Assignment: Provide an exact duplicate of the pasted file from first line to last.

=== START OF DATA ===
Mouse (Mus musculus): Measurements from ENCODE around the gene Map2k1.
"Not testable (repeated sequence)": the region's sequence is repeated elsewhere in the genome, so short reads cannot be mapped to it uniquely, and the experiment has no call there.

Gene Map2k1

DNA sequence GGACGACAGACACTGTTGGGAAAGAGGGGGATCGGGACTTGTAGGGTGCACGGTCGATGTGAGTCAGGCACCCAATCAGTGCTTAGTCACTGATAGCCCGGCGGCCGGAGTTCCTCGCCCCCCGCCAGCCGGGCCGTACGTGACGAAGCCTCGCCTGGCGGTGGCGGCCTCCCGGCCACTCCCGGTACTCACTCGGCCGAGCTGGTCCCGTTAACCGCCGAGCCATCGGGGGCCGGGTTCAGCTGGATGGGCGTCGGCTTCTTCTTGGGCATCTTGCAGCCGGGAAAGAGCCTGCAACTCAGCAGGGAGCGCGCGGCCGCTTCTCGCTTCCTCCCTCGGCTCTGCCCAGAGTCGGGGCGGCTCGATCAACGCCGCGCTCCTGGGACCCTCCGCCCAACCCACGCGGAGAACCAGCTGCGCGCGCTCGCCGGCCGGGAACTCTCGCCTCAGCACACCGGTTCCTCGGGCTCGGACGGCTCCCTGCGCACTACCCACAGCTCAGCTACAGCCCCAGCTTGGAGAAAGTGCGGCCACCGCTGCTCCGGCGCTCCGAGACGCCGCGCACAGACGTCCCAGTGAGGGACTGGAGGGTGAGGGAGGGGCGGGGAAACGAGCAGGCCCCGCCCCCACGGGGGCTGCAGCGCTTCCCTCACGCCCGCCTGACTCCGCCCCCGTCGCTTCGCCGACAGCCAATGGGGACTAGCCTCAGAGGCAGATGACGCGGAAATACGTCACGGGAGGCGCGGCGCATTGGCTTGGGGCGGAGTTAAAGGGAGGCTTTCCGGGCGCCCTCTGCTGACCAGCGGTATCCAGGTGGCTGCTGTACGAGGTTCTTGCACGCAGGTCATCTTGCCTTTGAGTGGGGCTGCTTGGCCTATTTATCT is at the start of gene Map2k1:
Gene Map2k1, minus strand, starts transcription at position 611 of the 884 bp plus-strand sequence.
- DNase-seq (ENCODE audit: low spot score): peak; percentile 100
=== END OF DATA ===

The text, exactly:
Mouse (Mus musculus): Measurements from ENCODE around the gene Map2k1.
"Not testable (repeated sequence)": the region's sequence is repeated elsewhere in the genome, so short reads cannot be mapped to it uniquely, and the experiment has no call there.

Gene Map2k1

DNA sequence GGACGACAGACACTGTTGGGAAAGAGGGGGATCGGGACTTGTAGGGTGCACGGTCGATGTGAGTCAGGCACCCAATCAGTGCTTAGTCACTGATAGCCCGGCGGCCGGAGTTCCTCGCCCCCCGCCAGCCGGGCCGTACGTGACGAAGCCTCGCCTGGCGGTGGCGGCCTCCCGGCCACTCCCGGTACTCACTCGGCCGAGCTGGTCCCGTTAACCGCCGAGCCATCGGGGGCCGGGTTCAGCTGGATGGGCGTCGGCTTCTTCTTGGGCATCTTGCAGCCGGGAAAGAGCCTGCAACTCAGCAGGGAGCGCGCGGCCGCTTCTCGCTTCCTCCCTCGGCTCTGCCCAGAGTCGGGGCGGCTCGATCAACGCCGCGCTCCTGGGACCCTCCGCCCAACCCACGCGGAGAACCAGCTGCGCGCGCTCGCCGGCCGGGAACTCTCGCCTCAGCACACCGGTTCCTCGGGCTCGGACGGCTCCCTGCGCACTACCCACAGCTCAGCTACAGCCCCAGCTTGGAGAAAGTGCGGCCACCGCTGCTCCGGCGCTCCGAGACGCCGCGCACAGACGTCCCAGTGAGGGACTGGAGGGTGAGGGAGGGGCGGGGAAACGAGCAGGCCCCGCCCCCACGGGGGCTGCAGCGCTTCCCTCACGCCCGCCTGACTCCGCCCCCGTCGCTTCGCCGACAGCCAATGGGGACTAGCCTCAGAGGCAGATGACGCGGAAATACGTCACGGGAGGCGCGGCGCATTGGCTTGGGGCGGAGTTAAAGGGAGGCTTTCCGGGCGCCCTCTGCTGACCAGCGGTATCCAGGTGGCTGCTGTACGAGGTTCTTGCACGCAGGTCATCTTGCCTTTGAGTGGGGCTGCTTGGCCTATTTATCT is at the start of gene Map2k1:
Gene Map2k1, minus strand, starts transcription at position 611 of the 884 bp plus-strand sequence.
- DNase-seq (ENCODE audit: low spot score): peak; percentile 100